Feeding Baby Organic Food Reduces Pesticide Risks Later

It seems that hardly a month goes by without more evidence that the chemical nasties sprayed on our food in so-called ‘conventional farming’  are bad for the health of our babies and growing children. The importance of feeding babies a largely organic diet cannot be overstated. For more about the latest study and how to protect your baby, read on…

Last month’s edition of the internationally respected journal ‘Pediatrics’ carried an article suggesting that even low levels of  chemical pesticides are associated with an increased risk of attention-deficit hyperactivity disorder (ADHD) in children.

Researchers at the University of Montreal and Harvard University looked for organophosphate pesticide metabolites, an indicator of pesticide exposure, in the urine of 1,139 kids ages 8 to 15 and found that close to 95 percent had at least one of these chemical byproducts in their system. Those with the highest levels were 93 percent more likely to have received an ADHD diagnosis than children with none in their system. Those with above-average levels of the most common organophosphate byproduct – they made up a third of the whole group – were more than twice as likely as the rest to have ADHD.

Even Low Levels of Pesticides are Harmful

“This is not a small effect,” says study co-author Maryse Bouchard, a researcher in the University of Montreal’s environmental and occupational health department, “and it is certainly cause for concern.” She adds that while prior research has proved that high levels of organophosphate exposure can have negative impacts on children’s behavior and cognitive function, in this study “we are talking about very low levels of exposure . . . levels that were believed previously to be safe and harmless but which are now associated with a serious health risk.” She points out that most pesticide exposure today comes through food, particularly conventional fruits and vegetables.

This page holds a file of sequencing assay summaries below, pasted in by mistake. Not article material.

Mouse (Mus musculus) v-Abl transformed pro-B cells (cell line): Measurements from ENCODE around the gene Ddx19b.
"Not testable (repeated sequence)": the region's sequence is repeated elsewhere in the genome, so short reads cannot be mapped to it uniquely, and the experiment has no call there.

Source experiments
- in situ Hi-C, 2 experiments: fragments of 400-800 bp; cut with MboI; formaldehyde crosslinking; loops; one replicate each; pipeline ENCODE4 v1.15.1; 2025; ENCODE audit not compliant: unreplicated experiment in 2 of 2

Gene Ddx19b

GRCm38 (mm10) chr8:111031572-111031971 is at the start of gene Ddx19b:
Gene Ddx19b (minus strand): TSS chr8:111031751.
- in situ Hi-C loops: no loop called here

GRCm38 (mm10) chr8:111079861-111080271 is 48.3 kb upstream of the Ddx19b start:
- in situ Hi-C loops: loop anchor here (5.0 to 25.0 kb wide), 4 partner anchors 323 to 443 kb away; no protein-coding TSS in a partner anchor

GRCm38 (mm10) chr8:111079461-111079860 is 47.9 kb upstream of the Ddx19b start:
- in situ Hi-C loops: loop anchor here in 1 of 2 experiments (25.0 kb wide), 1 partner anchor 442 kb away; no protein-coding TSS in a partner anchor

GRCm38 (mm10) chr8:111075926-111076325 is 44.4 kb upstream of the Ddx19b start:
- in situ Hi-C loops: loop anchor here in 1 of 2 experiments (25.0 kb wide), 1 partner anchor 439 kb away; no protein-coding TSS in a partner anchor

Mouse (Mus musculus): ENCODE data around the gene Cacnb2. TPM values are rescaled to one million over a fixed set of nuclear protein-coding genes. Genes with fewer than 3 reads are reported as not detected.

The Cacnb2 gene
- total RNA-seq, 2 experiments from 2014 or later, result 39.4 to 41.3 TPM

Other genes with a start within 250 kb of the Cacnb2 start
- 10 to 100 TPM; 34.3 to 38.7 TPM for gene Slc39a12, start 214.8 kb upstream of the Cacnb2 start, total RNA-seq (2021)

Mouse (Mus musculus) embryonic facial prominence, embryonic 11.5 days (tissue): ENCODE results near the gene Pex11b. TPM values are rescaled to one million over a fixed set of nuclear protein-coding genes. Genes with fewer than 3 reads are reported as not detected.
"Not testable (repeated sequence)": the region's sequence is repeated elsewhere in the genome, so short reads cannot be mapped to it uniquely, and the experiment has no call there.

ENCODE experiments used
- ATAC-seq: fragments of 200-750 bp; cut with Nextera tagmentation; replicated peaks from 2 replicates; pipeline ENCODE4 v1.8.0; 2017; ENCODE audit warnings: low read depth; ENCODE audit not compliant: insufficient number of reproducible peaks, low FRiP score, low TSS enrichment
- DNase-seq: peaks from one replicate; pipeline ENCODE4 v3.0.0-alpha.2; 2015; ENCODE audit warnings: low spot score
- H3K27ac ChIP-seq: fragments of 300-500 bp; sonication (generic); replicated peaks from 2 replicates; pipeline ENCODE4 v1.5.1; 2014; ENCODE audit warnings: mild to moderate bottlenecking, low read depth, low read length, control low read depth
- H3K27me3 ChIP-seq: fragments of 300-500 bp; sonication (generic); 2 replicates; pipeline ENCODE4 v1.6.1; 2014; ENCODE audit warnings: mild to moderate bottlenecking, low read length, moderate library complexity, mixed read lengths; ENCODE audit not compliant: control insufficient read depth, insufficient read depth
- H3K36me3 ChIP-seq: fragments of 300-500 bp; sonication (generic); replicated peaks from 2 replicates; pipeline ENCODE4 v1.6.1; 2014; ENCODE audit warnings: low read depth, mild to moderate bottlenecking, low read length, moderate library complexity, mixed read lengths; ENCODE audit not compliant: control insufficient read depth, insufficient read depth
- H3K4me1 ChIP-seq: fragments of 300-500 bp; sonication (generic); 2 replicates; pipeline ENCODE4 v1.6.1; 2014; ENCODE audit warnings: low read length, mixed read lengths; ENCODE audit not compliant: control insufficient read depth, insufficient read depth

Reducing Pesticide Intake in Babies

So what can concerned mums do to protect their precious babies? You’d be hard-pressed to find an expert who doesn’t advise that people, especially pregnant women and small children, reduce their pesticide intake as much as possible.

The top recommendation is to eat an entirely fresh organic diet, which has been shown to significantly lower children’s pesticide exposure levels. For many that is not reasonable or possible as there just isn’t the variety of foods always available that you would like to feed to your baby.

It also helps to carefully wash and scrub all your fruits and vegetables thoroughly in cold water. But be aware that you can’t scrub away all the risks because most pesticides don’t wash off, and seep into the produce itself.

A more practical answer for many parents is to avoid fresh non-organic foods that have the highest risks because of the large amount of pesticides used on them and the porous nature of their skins in retaining pesticides. See an earlier article on Weaning Your Baby With Organic Food – Pesticides in Fruit and Vegetables for more information. The list provided there gives us useful guide if we are serious about feeding our babies a safe and wholesome diet.

Of course, you want your baby to grow up enjoying a varied diet and so, whilst avoiding the non-organic fruits and vegetables that pose the highest pesticide risk, why not top up mealtimes with some guaranteed pesticide free baby foods?

Pesticide Free Baby Food

Many parents tell me that the large variety of Holle baby jars perfectly complemented by their huge range of organic baby porridges, alongside the homemade food that mum makes from locally bought fruit and vegetables makes the ideal combination. This mix and match approach will help you avoid pesticides while giving your baby the nutritional variety he or she needs.

Share your experiences with other parents. How do you make sure you avoid feeding your baby a cocktail of chemical nasties?

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